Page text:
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The Food Safety Market: an SME-powered industrial data platform to boost the competitiveness of European food certification

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New data platform makes certifying food safety faster and easier

A new platform based on blockchain is streamlining the process of certifying food safety for food companies, farmers and inspectors.

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People need to know that the food they buy is fit for purpose. However, certifying food safety is a complex process which involves many actors and the exchange of sensitive information. “Issuing a certificate calls for a lot of data, often involving third parties. Food companies may outsource certification of analysis to a lab or need to provide sensitive supply chain information,” says Manos Karvounis, acting project coordinator of TheFSM.

Digitalising food certification

This EU-funded project has built an innovative data platform, based on blockchain technologies, which can give a digital boost to how food is certified in Europe. It aims to make a process – sometimes still carried out using scanners and pieces of paper – faster and more efficient and secure. “This platform sits at the heart of the data exchange, ensuring that the data comes directly from the certification client or third party and is only accessible to the certification body,” explains Karvounis, manager of research and innovation at project leader Agroknow in Marousi, Greece.

Data can be traced

This set-up allows it to guarantee the integrity, confidentiality and traceability of the data. By basing the system on blockchain, there is no need for a third party to provide these guarantees, making the process of issuing a certificate faster. The team has developed a set of tools which plug into the platform and are aimed at different actors such as AGRIVI for farmers, and food inspectors for providers of inspection and certification services. FOODAKAI, another tool, helps food processors carry out supplier risk assessments. “Let’s say a food company has a lot of suppliers in its food chain and wants to know if there are food incidents to do with a certain supplier,” explains Karvounis. “This tool allows them to view all food incidents to do with the supplier in question over time and make an informed decision whether to work with them.” “This is the first time a model based on blockchain and a data platform that is secure-by-design have been used in this sector, allowing different use cases and types of app to work together,” Karvounis adds.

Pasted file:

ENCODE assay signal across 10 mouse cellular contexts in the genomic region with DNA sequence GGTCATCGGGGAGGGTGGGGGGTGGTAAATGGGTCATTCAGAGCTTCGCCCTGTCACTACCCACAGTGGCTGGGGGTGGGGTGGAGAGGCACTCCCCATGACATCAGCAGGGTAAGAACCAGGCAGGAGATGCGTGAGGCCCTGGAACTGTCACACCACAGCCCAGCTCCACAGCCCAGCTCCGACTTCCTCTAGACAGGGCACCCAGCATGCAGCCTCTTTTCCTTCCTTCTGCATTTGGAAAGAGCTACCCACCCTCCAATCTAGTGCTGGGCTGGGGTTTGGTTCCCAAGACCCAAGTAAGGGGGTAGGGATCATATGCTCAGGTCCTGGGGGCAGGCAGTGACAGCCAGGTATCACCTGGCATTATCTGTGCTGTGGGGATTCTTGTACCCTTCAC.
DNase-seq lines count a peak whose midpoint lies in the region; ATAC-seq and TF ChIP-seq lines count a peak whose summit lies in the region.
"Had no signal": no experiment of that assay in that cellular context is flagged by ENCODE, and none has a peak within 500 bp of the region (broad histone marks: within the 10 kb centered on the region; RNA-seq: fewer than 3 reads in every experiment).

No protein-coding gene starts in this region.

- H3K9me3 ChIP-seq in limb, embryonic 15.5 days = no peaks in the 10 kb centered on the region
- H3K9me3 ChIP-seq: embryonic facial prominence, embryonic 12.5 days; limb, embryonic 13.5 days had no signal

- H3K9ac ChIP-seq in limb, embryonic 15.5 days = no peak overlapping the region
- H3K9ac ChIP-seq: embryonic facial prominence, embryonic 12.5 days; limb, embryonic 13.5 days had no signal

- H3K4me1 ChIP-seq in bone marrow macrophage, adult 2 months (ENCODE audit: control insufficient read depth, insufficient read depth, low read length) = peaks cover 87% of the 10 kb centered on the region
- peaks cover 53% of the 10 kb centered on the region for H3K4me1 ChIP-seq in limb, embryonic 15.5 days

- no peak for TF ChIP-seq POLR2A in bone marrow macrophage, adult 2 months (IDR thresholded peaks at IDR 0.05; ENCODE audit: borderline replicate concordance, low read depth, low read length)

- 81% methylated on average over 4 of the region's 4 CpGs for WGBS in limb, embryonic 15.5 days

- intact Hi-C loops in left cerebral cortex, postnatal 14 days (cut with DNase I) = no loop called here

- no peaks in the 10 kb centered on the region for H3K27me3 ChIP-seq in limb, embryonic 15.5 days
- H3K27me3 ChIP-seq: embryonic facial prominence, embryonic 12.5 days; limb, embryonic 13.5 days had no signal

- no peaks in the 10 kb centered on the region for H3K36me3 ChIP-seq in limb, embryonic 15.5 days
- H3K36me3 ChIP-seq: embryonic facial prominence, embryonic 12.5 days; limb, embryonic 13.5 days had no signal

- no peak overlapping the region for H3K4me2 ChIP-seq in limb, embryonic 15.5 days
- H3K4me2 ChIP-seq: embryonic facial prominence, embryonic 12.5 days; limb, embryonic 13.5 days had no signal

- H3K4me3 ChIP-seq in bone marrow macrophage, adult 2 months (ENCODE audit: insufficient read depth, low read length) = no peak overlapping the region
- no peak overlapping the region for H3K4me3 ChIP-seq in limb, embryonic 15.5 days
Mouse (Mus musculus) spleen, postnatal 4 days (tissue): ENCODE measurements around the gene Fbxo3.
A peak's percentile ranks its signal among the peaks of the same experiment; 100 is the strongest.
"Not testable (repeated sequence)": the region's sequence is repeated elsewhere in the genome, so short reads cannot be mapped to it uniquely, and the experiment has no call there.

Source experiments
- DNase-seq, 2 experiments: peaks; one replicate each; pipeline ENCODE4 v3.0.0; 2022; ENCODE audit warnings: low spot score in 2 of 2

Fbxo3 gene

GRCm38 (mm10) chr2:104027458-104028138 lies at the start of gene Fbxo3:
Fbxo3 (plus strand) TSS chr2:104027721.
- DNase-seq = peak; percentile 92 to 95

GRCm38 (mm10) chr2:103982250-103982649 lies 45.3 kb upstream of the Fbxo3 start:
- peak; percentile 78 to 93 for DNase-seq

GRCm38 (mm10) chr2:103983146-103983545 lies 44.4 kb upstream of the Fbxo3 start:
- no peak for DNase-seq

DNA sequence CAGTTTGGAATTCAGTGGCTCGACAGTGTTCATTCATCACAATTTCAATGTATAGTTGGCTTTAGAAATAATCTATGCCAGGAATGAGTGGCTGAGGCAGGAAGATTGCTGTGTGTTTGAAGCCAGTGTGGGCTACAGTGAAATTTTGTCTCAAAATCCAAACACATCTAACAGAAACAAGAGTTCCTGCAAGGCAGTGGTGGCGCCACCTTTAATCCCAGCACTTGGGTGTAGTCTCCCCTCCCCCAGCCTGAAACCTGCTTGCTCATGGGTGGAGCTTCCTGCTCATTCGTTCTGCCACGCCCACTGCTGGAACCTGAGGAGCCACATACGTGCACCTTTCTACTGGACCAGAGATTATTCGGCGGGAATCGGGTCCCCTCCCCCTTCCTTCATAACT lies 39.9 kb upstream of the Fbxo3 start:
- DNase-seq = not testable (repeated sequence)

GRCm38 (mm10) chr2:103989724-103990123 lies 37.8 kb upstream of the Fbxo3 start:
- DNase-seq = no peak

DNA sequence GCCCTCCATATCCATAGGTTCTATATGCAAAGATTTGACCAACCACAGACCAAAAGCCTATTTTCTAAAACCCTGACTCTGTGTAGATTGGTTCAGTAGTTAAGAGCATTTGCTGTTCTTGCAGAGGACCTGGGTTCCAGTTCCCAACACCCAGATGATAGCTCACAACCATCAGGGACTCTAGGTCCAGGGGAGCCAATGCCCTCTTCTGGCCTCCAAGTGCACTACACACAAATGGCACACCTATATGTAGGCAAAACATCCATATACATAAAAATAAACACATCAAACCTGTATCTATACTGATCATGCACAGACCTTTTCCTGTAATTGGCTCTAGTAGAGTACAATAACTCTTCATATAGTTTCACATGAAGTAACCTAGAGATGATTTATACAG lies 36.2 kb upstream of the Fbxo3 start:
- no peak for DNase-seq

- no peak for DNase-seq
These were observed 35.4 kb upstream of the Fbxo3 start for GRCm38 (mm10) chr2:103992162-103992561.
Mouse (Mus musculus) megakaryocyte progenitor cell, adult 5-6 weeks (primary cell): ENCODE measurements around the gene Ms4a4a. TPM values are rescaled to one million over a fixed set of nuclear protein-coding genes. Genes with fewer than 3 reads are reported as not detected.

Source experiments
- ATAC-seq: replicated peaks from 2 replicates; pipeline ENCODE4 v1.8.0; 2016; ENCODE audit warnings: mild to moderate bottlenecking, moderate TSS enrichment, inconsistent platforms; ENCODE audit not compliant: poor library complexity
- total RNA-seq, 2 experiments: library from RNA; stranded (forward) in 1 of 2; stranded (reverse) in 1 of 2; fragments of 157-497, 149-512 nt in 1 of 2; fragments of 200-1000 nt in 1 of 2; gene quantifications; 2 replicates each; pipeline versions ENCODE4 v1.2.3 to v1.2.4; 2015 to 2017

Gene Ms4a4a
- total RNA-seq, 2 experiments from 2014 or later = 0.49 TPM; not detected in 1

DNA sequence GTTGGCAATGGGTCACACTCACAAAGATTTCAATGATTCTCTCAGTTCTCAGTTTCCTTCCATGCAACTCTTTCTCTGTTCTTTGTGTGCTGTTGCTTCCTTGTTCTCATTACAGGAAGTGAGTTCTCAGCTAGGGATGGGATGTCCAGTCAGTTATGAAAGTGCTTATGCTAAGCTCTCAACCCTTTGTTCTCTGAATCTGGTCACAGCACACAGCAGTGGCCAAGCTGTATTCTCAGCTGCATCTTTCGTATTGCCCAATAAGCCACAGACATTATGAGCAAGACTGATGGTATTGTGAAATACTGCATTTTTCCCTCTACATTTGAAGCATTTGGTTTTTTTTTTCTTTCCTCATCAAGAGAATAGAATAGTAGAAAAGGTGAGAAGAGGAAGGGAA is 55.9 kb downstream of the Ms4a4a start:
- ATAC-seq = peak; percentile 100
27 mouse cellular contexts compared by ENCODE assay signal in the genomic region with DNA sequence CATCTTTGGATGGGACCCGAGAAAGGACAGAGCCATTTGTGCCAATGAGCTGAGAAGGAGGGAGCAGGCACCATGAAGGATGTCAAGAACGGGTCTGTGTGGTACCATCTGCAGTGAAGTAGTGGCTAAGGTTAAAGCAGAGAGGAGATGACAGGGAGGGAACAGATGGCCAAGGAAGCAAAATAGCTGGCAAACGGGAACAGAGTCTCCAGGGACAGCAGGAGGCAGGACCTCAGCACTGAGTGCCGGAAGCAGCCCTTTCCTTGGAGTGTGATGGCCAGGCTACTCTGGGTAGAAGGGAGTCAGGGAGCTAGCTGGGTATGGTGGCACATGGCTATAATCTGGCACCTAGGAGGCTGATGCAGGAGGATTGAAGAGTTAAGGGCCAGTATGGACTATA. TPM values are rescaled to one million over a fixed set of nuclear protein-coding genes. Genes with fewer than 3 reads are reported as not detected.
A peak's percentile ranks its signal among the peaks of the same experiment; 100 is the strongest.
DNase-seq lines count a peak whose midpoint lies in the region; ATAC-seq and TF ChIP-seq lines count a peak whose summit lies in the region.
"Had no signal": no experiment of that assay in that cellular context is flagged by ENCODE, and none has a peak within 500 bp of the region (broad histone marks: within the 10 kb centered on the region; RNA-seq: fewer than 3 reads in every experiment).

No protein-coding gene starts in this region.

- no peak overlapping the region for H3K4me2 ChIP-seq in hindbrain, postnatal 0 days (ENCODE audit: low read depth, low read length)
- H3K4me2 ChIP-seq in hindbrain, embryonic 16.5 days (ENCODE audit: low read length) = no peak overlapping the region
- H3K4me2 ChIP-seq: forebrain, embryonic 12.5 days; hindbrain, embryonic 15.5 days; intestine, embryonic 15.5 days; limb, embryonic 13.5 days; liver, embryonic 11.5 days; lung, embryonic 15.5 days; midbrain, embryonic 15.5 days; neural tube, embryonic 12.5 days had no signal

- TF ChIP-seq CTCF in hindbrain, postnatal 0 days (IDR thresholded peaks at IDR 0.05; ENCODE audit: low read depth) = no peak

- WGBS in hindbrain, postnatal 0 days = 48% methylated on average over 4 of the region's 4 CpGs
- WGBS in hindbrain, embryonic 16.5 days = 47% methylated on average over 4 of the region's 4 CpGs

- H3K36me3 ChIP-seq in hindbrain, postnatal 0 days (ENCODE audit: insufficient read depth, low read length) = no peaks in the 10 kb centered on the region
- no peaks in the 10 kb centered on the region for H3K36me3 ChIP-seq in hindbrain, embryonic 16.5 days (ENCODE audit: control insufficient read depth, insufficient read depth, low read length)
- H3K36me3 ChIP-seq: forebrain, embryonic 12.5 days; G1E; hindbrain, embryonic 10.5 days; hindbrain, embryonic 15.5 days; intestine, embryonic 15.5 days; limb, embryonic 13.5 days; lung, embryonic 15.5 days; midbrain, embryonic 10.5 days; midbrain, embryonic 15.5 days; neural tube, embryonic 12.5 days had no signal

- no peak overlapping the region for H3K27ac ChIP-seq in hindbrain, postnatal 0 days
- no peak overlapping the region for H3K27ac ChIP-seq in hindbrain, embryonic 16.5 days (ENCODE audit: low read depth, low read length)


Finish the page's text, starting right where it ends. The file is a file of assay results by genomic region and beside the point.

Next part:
Supplier risk assessments in demand

When the tools were tested, the team was surprised by the level of demand for supplier risk assessments. “We were able to attract high-profile companies with very complex supply chains. These companies continued using the platform after the pilot was complete,” Karvounis notes. Agroknow is working with these companies, while another consortium member, TÜV Austria Hellas, is integrating the platform as part of its commercial certification services. The Agroknow team is building on the results of TheFSM in their next project, EFRA. Working with food companies, the project is exploring how extreme data mining, aggregation and analytics can be used to enhance food safety. It is using federated AI learning to train AI models to predict the risks of contamination by pathogens such as salmonella. Using this approach means companies can pool their intelligence without directly exchanging sensitive data.


TheFSM, food safety, blockchain, certification, supplier risk, risk assessment, data platform, data exchange, federated AI learning

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